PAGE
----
Apocalypse now for the animals apocalypse deferred for humans

There is a excellent letter in The Times today (3rd Jan, 2023) written by Brian Aldred. He is not, as far as I know, anybody special in terms of celebrity but a person like you and me who is concerned about human population growth and how humans are pushing wild animals off the planet metaphorically speaking.

Apocalypse now for the wild animals of the world and plant life
Apocalypse now for the wild animals of the world and plant life. Deferred apocalypse for humans. Image: MikeB based on an image from the film Apocalypse Now! and a picture of deforestation.

This it is letter in response to Roger Boyes’s essay, which I have not read but that doesn’t alter the interpretation of the letter.

“Roger Boyes’s essay was dominated by an anthropocentric perspective [human perspective]. The fact that there are over three times more human beings on the planet than there were in 1950 cannot be assessed solely in terms of the impact on humans. What about the effects on all the other species being inexorably crowded out by our growth? For us it may be apocalypse deferred, but for everything else on earth it is apocalypse now.”

He is, of course, referring to the present rapid decline in biodiversity, the chronic damage being done to the forests and the wildlife that lives within them, the horrendous plastic pollution of the oceans and other waterways which is endemic across the entire planet to name three example of what it means about apocalypse now for everything else other than humans.

Another letter written by David Evans in The Times today also caught my eye. It’s about the same problem and it is a response to the above essay by Roger Boyes.

“To disregard the 8 billion people in the world as no longer spelling disaster is in my view overly optimistic. The world’s population will grow to want more Western-style consumer living – clean water, raw materials, cars, houses, sustainable energy, food, clothes, computers, mobiles et cetera. It will certainly require great human ingenuity (letter January 2) and cooperation if all countries are to deliver a level of consumer society without worsening climate change.”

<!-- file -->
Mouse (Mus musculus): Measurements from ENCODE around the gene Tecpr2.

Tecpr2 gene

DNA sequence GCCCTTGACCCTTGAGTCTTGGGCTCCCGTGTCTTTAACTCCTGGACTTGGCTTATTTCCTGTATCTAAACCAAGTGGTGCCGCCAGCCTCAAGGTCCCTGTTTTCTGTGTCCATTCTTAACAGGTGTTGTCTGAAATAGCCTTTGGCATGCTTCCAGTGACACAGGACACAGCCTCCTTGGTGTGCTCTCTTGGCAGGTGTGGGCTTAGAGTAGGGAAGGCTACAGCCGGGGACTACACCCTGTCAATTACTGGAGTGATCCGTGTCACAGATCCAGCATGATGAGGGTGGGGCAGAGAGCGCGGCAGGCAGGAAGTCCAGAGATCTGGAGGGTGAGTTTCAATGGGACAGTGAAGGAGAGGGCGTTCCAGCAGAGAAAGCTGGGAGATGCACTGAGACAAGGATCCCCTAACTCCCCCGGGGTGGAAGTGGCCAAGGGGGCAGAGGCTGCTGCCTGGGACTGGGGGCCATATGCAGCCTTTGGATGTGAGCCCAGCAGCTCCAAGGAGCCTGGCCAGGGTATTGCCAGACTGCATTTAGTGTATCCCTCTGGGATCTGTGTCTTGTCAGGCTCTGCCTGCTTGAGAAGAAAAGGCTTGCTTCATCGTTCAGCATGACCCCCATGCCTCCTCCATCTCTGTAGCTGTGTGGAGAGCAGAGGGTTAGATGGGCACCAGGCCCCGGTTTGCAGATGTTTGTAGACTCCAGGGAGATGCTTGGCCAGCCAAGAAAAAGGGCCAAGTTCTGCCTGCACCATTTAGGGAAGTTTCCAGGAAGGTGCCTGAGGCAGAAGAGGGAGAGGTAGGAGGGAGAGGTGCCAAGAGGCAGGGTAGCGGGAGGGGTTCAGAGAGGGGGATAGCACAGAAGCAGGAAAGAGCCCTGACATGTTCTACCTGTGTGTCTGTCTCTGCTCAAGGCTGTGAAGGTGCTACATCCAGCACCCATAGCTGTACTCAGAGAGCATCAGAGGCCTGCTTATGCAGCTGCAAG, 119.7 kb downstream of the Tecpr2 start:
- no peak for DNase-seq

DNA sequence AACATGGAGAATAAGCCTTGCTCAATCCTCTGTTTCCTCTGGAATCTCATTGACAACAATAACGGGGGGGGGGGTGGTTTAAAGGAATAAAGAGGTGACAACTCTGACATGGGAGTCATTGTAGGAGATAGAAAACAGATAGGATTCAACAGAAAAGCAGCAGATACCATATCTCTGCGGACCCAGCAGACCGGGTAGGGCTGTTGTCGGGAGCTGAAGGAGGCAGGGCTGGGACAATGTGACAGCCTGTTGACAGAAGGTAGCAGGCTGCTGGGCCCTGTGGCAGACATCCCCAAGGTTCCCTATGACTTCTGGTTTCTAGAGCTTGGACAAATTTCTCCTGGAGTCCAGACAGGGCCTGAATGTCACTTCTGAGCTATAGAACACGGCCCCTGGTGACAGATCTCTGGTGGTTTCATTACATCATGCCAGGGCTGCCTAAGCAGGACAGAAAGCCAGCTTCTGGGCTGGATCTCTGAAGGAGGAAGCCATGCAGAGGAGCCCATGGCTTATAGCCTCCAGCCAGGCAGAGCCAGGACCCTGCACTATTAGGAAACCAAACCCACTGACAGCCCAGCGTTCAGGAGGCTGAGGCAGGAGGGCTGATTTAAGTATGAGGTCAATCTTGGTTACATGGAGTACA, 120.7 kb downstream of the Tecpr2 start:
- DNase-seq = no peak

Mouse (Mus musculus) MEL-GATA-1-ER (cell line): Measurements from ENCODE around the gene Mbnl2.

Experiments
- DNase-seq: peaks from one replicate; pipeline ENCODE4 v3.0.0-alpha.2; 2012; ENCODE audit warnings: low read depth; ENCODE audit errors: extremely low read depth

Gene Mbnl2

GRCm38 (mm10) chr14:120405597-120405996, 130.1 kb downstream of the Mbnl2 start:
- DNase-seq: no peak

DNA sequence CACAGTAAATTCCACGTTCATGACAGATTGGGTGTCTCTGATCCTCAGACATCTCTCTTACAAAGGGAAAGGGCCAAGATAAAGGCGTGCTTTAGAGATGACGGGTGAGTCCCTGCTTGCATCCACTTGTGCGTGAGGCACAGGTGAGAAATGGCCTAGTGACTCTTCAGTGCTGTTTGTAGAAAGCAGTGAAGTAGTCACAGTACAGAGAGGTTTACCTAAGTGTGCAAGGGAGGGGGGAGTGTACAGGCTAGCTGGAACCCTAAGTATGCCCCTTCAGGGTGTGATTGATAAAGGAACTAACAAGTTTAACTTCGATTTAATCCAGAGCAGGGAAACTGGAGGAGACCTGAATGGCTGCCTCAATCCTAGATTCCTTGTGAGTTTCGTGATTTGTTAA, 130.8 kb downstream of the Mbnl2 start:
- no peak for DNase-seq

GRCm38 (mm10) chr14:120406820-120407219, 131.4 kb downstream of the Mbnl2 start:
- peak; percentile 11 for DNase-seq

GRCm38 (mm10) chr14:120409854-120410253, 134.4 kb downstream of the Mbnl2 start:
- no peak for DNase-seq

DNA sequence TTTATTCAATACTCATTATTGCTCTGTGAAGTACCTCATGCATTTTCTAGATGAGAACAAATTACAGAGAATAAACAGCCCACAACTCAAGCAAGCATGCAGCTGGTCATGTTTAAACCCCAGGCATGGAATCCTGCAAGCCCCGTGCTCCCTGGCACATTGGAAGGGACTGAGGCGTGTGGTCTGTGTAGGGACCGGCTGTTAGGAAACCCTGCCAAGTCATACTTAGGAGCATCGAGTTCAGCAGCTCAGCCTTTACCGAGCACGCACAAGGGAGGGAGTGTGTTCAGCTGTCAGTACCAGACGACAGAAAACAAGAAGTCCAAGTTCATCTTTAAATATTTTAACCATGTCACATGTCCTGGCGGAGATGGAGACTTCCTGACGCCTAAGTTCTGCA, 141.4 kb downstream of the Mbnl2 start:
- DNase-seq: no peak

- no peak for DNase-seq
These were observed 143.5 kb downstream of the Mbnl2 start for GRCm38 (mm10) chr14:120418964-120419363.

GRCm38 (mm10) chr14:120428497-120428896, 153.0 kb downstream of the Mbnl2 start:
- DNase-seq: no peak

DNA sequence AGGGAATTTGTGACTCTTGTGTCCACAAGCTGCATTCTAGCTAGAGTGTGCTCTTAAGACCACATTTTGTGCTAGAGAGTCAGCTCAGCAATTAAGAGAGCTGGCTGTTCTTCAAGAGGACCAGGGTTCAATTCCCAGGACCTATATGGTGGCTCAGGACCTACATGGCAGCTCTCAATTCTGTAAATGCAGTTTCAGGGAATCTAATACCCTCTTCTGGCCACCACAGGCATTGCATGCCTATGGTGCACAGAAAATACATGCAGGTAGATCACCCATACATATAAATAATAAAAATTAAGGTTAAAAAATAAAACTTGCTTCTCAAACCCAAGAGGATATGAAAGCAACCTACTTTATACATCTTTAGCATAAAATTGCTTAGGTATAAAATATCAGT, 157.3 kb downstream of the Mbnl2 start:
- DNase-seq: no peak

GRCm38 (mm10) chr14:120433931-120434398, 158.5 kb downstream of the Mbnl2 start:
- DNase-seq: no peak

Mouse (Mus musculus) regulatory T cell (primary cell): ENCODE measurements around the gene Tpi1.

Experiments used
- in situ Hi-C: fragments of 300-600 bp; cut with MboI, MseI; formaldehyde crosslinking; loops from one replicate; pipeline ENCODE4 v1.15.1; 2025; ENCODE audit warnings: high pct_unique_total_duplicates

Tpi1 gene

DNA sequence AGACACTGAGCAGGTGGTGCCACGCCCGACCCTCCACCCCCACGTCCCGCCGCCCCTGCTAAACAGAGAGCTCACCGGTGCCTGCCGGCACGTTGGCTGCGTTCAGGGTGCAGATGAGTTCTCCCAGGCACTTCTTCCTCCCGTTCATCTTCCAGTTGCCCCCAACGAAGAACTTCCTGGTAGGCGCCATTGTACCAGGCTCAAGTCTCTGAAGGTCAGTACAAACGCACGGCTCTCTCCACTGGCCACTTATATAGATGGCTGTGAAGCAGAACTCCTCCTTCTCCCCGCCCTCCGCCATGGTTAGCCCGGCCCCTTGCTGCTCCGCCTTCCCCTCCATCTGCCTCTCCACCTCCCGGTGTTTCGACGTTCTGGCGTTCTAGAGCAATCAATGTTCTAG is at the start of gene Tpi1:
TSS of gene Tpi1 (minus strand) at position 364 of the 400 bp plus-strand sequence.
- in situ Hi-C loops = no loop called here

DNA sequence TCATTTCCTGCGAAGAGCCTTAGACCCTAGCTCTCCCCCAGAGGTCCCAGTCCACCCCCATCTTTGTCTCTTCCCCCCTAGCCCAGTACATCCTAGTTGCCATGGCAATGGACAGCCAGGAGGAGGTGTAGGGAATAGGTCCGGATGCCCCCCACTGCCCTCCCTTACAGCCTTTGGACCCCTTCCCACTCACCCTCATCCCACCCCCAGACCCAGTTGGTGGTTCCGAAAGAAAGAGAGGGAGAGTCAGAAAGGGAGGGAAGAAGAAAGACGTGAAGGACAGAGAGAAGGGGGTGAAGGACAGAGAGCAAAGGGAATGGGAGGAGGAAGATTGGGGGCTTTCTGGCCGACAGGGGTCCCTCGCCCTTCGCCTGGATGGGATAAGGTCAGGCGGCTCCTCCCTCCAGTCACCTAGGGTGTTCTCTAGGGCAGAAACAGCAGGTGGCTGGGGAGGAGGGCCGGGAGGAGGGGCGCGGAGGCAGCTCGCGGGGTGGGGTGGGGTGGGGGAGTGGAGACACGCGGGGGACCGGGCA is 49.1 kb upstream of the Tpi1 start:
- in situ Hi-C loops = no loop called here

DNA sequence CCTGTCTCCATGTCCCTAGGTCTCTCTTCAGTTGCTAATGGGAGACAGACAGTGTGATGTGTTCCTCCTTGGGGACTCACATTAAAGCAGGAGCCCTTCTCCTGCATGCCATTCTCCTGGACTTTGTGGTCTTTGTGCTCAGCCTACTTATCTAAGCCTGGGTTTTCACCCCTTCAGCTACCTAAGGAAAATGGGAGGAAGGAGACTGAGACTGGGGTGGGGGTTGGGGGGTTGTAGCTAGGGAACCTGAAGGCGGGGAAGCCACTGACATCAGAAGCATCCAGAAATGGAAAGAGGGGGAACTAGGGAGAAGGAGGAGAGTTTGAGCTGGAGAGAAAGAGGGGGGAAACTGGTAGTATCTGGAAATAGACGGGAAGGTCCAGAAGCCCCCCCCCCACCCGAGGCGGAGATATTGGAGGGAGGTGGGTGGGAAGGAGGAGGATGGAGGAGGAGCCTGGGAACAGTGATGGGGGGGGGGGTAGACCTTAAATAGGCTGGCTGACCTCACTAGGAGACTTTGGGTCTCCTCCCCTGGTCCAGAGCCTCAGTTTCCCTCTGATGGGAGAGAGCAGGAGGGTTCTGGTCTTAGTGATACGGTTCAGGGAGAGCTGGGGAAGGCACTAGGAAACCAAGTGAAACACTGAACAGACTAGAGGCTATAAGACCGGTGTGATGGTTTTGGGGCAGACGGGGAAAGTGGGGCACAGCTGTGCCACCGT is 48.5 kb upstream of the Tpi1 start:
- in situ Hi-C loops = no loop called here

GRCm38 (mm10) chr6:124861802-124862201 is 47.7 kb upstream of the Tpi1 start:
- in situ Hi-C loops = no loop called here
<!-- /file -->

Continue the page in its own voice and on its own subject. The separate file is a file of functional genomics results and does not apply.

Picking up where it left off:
Mr Evans makes another good point. If human population growth is going to decline as we head towards 2050 as I believe Mr Boyce states in this essay, and if the citizens of developed countries procreate less for various reasons (unpleasant world), the developing countries will still need to up their game and develop themselves to a higher standard of living which will require, as Mr Evans states, all those items and accoutrements that people love so much, which will result in more global warming.

Below are some more articles on human behaviour.

Two useful tags. Click either to see the articles: Speciesism - 'them and us' | Cruelty - always shameful
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At heart this site is about ANTHROPOCENTRISM meaning a human-centric world.

Post Category: Humans > population growth